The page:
- Deputies: Man, woman tried to arrange killing of his estranged wife (5/21/17)1
- Former coroner convicted of felony theft now faces prison in misdemeanor case (5/23/17)2
- Police: Woman arrested after meth found hidden in pants (5/26/17)2
- Cape police say man assaulted, kidnapped girlfriend (5/21/17)2
- Woman may lose foot after being hit by moped (5/24/17)
- Illinois Trail of Tears site where Cherokee buried named to National Historic Register (5/24/17)
- Two men face charges in Cape prostitution sting (5/28/17)
- Business notebook: Woman, sister-in-law buy Perryville custom-wear shop (5/22/17)
- Police apprehend Charleston man they say hit Cape woman with car (5/24/17)
- Broadening horizons: Heartland Dream Team founder stays committed to area youth (5/21/17)2
War bonds would help keep Americans focused
Not since World War II have Americans been able to buy U.S. war bonds, but it appears they soon will be able to do so again in the aftermath of the terrorist attacks.
Proceeds from Treasury savings bonds, including war bonds, go into a general pot of money that can be used for any government expenditure.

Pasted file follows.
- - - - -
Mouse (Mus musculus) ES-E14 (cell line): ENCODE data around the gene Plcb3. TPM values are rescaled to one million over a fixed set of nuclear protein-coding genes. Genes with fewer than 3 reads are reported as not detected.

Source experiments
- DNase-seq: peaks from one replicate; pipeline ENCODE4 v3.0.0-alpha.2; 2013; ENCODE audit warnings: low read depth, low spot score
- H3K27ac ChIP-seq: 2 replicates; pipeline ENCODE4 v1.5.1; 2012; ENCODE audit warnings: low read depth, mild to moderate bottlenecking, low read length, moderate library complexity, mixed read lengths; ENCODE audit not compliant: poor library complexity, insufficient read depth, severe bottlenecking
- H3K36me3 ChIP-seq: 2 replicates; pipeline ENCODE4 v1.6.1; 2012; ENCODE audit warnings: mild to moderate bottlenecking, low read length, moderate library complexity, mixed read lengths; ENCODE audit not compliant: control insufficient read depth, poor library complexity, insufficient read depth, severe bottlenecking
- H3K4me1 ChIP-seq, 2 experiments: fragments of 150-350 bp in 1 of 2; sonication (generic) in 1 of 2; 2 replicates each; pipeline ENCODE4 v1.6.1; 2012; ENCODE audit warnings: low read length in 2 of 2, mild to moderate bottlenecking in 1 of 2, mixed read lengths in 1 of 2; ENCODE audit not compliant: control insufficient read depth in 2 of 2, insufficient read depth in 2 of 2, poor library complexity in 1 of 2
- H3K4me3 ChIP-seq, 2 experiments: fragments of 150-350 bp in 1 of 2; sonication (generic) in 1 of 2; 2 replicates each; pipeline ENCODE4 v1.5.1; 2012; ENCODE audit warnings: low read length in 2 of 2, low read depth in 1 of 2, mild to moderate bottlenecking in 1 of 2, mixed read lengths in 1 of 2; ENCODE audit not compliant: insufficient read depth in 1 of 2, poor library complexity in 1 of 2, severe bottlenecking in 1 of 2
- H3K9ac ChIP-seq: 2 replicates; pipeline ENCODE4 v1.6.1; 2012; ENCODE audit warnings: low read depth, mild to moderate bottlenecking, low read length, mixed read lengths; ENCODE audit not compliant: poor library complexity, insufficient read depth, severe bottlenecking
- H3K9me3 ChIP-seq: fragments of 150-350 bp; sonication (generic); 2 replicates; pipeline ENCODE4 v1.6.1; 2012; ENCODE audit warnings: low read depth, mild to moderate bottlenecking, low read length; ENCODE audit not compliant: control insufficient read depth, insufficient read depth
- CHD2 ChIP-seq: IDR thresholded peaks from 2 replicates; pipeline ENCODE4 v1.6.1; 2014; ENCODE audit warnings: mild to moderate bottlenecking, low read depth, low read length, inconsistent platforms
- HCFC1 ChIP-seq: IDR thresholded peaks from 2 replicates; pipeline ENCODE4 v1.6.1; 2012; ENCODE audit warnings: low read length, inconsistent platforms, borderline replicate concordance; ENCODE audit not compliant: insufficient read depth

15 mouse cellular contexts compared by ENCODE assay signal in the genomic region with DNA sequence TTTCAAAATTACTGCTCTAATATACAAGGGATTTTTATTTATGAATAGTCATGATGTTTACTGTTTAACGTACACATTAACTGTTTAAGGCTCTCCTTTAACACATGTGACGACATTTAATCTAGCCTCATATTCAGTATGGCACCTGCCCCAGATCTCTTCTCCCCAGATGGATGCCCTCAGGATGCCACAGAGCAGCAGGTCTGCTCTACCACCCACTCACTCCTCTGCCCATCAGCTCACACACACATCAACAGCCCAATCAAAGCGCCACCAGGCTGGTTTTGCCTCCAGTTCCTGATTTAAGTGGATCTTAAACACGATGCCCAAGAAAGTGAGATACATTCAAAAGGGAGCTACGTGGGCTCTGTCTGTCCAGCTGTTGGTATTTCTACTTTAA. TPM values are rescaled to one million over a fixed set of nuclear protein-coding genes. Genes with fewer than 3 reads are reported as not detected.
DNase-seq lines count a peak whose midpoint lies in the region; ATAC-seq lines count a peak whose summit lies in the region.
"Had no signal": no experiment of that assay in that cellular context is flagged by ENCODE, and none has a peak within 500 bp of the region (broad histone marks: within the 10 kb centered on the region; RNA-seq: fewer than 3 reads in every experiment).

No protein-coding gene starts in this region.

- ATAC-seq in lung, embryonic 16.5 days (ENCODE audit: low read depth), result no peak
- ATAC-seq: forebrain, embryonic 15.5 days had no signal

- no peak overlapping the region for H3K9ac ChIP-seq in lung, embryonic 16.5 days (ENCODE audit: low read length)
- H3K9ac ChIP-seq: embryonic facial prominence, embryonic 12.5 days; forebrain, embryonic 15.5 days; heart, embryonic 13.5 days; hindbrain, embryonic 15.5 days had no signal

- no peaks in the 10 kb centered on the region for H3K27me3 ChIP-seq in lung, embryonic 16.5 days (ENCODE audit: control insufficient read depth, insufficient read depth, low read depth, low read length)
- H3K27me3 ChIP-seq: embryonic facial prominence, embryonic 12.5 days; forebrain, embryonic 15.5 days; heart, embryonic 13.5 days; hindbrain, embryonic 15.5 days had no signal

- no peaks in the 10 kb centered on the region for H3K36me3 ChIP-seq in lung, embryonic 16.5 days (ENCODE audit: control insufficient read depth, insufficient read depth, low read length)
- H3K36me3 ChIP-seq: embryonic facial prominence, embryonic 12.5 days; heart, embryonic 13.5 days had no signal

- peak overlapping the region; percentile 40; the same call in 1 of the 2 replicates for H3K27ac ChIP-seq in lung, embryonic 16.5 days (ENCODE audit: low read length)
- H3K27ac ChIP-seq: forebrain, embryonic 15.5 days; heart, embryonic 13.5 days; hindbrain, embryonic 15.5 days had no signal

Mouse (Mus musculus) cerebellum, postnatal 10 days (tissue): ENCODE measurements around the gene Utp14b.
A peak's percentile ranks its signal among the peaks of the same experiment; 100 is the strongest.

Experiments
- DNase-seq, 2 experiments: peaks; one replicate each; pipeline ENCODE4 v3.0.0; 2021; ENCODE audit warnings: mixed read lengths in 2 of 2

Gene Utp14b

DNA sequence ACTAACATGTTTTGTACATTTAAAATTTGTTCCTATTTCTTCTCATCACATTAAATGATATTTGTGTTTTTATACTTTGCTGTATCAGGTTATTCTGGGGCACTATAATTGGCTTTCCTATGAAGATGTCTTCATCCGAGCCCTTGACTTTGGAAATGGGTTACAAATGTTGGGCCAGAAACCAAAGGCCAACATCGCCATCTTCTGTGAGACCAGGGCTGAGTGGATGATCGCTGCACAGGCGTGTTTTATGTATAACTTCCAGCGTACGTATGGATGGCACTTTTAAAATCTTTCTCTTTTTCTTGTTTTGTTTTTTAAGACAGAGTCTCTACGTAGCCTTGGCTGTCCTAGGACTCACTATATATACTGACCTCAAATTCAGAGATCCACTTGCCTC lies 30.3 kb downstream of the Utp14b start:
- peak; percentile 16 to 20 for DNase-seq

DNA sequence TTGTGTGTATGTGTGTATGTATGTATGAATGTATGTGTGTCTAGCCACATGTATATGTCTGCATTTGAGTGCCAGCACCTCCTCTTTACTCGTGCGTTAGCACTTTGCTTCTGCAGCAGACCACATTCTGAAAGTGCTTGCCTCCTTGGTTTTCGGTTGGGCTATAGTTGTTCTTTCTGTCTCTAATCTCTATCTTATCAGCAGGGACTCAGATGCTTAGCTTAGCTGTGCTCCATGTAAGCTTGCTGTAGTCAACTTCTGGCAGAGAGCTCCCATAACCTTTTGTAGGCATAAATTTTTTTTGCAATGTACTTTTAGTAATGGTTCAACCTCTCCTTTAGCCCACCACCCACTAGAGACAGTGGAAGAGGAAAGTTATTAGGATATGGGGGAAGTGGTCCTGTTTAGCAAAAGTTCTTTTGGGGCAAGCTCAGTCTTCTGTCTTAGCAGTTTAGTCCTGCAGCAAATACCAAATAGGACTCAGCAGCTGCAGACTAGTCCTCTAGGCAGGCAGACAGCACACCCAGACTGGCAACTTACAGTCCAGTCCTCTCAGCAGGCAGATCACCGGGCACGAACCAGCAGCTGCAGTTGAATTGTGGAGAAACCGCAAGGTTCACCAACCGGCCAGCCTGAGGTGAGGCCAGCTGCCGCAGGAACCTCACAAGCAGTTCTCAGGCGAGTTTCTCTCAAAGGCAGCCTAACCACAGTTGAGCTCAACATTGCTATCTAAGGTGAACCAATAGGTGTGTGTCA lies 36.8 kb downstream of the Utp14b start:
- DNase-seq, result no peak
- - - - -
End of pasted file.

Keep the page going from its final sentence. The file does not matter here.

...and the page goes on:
It isn't that the government necessarily needs the money from the sale of the bonds to finance its war on terrorism. The United States is doing whatever it takes to finance the campaign, including trying to get Americans to return to normal and spend money, which will boost the nation's economy and generate more revenue than war bonds.
But bonds sold in the name of the anti-terrorism effort would be an important morale booster, giving ordinary Americans a way to help.
And in that regard, the sale of war bonds will go a long way in keeping the country united and focused on the long task ahead.